Keep SaaS maintenance on track with these six tips October 22, 2018

Keep SaaS maintenance on track with these six tips

One of the traps a SaaS team can fall into is taking the time immediately following a launch or major release as a time to recuperate from the big push. Doing this is like taking your foot off the gas and your hands of the wheel just as you reach top speed.

Product managers, often unaware that they’ve significantly slowed down the pace of production, may not recognize that there’s an issue when MAUs and/or revenue start to flag. My goal for this post is to provide SaaS maintenance tips that can help you fix, or avoid altogether this type of problem.

1.Solicit Feedback

Do you have a complete view of things like what your SaaS product’s most important features are, and where the most critical issues live? You won’t ever know unless you ask. So, make sure you have a mechanism in place to solicit, document and prioritize features from customers, team members and developers.

2. Ask Questions

Users change over time, and so does their interpretation of your product and its features. To stay on top of this, be sure that you're always asking what customers really want.  Have you changed your features much since you launched or have you modified instructions where a buttons located, the amount of white space on the page or otherwise altered UI? Find out what your customers think about the changes and tweak accordingly.

3. Catalog Issues

Between bugs, internal and customer feedback, maintenance items can stack up quickly.  When that happens, it’s important to have a mechanism for cataloging and prioritizing them. I recommend developing a common-ground scoring system that allows everybody to understand what you’re working on, as well as when and why you’re working on it.

Often, SaaS teams will have a full-time manager working on this. And while a (very patient) technical lead can also fill this role, it’s always my preference to have a QA professional on the job.

4. Evangelize your road map

Maintaining a SaaS platform requires solid planning, but don’t let the jorgon-y term scare you. If you’ve ever created a list of features that you want to add over time,  you’ve built a product roadmap.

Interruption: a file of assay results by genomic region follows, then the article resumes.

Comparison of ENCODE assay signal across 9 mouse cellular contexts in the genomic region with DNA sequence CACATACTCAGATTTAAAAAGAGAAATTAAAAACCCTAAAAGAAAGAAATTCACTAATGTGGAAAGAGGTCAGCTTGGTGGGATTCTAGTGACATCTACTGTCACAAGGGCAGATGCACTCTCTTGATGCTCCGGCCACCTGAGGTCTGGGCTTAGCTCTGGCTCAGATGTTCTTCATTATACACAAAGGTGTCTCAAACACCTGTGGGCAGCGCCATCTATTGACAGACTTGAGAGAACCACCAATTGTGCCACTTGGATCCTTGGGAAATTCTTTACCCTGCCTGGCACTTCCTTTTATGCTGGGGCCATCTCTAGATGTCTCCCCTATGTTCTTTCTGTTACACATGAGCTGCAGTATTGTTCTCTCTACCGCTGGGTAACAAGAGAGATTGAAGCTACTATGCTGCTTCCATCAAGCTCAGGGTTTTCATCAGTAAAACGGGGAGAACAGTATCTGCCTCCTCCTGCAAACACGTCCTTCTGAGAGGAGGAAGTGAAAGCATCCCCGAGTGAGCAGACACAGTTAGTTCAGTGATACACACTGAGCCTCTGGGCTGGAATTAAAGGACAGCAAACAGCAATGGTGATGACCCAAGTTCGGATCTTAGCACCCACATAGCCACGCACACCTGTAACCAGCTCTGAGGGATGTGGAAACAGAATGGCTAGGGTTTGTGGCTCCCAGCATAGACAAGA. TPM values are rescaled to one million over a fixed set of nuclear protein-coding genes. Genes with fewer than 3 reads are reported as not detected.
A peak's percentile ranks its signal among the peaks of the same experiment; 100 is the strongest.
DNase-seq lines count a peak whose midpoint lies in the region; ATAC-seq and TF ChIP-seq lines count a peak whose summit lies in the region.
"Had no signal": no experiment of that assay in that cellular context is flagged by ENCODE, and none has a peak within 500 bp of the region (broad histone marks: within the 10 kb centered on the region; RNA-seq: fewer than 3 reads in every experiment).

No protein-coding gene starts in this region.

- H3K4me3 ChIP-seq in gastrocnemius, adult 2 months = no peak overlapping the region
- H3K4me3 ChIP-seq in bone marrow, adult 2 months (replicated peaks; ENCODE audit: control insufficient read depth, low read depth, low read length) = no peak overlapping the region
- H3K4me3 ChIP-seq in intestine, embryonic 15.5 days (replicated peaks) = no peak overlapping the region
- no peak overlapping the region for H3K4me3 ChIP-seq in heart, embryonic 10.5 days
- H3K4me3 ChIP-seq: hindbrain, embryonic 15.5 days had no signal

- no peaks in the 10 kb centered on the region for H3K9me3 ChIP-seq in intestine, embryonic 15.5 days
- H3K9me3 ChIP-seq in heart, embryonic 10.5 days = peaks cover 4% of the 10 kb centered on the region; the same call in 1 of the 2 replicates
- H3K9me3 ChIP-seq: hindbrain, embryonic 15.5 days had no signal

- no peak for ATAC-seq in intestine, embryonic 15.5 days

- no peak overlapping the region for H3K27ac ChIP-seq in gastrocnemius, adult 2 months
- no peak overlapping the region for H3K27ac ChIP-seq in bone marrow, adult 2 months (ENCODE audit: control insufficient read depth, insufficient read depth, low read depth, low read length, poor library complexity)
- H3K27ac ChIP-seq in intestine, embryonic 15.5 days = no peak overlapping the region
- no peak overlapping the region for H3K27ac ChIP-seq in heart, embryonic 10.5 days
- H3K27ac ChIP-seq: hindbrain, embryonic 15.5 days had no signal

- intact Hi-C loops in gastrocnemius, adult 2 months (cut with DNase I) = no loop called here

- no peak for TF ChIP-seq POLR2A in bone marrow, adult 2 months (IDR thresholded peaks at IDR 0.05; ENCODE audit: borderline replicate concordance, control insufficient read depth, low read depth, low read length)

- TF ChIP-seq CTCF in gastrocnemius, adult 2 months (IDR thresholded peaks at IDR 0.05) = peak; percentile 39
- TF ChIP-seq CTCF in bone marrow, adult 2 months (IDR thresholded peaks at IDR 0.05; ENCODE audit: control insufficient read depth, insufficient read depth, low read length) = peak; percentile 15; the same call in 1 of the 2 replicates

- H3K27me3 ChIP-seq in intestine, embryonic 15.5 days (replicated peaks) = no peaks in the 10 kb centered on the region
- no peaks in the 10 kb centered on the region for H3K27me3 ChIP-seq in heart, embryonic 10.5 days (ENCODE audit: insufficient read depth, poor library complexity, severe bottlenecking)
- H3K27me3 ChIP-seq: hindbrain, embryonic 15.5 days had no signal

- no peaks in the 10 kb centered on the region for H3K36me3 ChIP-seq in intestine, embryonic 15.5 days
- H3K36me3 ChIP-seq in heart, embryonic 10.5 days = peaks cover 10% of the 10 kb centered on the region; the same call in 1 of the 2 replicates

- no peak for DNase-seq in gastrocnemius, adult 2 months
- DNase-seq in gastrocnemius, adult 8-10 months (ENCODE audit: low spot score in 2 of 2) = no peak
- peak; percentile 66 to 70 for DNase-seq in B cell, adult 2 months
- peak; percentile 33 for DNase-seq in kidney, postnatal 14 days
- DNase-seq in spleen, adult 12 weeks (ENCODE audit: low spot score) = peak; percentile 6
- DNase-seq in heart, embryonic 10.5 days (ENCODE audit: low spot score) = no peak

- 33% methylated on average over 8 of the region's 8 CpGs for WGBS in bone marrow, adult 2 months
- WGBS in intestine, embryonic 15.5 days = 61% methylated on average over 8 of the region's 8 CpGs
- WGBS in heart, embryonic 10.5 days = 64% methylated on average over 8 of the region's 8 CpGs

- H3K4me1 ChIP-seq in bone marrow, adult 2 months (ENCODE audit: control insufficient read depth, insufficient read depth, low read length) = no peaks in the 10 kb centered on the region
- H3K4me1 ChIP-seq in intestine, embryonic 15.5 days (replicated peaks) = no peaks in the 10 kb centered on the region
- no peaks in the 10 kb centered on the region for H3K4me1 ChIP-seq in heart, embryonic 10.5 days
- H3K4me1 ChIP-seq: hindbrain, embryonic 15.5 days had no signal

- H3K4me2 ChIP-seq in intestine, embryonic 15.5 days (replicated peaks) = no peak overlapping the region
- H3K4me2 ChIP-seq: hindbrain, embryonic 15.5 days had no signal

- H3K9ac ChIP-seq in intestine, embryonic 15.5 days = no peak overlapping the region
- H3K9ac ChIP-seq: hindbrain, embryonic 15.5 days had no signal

Once you have it, share it with your internal team and customers. Let them know it's coming. Be sure to announce the release of even the smallest feature so they know you're hard at work making sure that their needs are met is an important part of SaaS maintenance.  We recommend a full-time product manager that is competitive and exciting not only for those building it but for the subscribers of your system.

5. Communicate

Publishing a system status page where you can let everyone know if all the parts of your system are up and running or not. Not only does it cut down on service communication; It’s a way to grow trust with your growing customer base.

The status page must be real time and include current and historical data; ideally in the format of a bar or line chart.

Along the same lines, keep your team informed, across the organization. Responsibility for maintaining internal and external communication most often falls to a full-time project manager.

6. Maintain redundancy

One of the biggest dangers to a great SaaS product is that there’s often a single Visionary that must follow the products through every support incident, version, release and development team meeting. Not only is this a great way burn someone out, it also creates a single point of failure. A full-time product manager should act as an understudy to the visionary, creating an internal following and allowing them to stand-in for, or if necessary, replace the visionary outright.  

For all the same reasons, it’s also a great idea to have at least two senior/lead developers on the project.

Conclusion

These suggestions may seem like common sense, and they should, but the challenge here is in the execution, as opposed to the idea. It’s a lot to keep track of - and that’s why I wrote this post. If you find that you have trouble keeping up with some of these things, I hope it helps you upgrade your practice and find new growth.

Drop me a line let me know how it works!

Jeff Schafer

Written by Jeff Schafer

Jeff joined Metisentry in early 2017 as part of our merger with Pantek, which had previously acquired Pencilneck, the custom software firm that Jeff founded and ran for over a decade. His background as a software developer, systems architect, project manager, strategist and entrepreneur position Jeff well for his current role as Metisentry's Chief Revenue Officer. In his capacity as CRO he is responsible for attracting, identifying and building collaborative relationships with partners seeking to transform their businesses through the effective application and management of custom, cloud-based software solutions.